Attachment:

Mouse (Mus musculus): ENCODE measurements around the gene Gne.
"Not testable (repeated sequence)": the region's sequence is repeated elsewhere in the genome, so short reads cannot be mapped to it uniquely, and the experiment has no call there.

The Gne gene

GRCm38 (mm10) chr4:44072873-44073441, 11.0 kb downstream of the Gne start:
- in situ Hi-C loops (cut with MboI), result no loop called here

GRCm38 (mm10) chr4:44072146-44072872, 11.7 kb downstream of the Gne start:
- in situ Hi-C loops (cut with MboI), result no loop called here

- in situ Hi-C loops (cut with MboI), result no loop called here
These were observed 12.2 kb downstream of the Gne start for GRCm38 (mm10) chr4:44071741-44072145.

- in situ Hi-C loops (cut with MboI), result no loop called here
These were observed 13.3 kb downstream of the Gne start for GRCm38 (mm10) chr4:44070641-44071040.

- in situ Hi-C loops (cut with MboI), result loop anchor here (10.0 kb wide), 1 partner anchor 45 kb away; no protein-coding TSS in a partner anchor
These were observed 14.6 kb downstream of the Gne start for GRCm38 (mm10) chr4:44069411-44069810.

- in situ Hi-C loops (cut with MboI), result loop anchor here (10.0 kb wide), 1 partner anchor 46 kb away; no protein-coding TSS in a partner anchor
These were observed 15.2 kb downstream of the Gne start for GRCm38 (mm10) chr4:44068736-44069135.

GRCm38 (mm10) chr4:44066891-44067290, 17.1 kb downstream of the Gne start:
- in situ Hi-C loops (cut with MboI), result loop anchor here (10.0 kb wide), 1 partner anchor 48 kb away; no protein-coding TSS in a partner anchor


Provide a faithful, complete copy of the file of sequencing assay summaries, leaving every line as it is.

Mouse (Mus musculus): ENCODE measurements around the gene Gne.
"Not testable (repeated sequence)": the region's sequence is repeated elsewhere in the genome, so short reads cannot be mapped to it uniquely, and the experiment has no call there.

The Gne gene

GRCm38 (mm10) chr4:44072873-44073441, 11.0 kb downstream of the Gne start:
- in situ Hi-C loops (cut with MboI), result no loop called here

GRCm38 (mm10) chr4:44072146-44072872, 11.7 kb downstream of the Gne start:
- in situ Hi-C loops (cut with MboI), result no loop called here

- in situ Hi-C loops (cut with MboI), result no loop called here
These were observed 12.2 kb downstream of the Gne start for GRCm38 (mm10) chr4:44071741-44072145.

- in situ Hi-C loops (cut with MboI), result no loop called here
These were observed 13.3 kb downstream of the Gne start for GRCm38 (mm10) chr4:44070641-44071040.

- in situ Hi-C loops (cut with MboI), result loop anchor here (10.0 kb wide), 1 partner anchor 45 kb away; no protein-coding TSS in a partner anchor
These were observed 14.6 kb downstream of the Gne start for GRCm38 (mm10) chr4:44069411-44069810.

- in situ Hi-C loops (cut with MboI), result loop anchor here (10.0 kb wide), 1 partner anchor 46 kb away; no protein-coding TSS in a partner anchor
These were observed 15.2 kb downstream of the Gne start for GRCm38 (mm10) chr4:44068736-44069135.

GRCm38 (mm10) chr4:44066891-44067290, 17.1 kb downstream of the Gne start:
- in situ Hi-C loops (cut with MboI), result loop anchor here (10.0 kb wide), 1 partner anchor 48 kb away; no protein-coding TSS in a partner anchor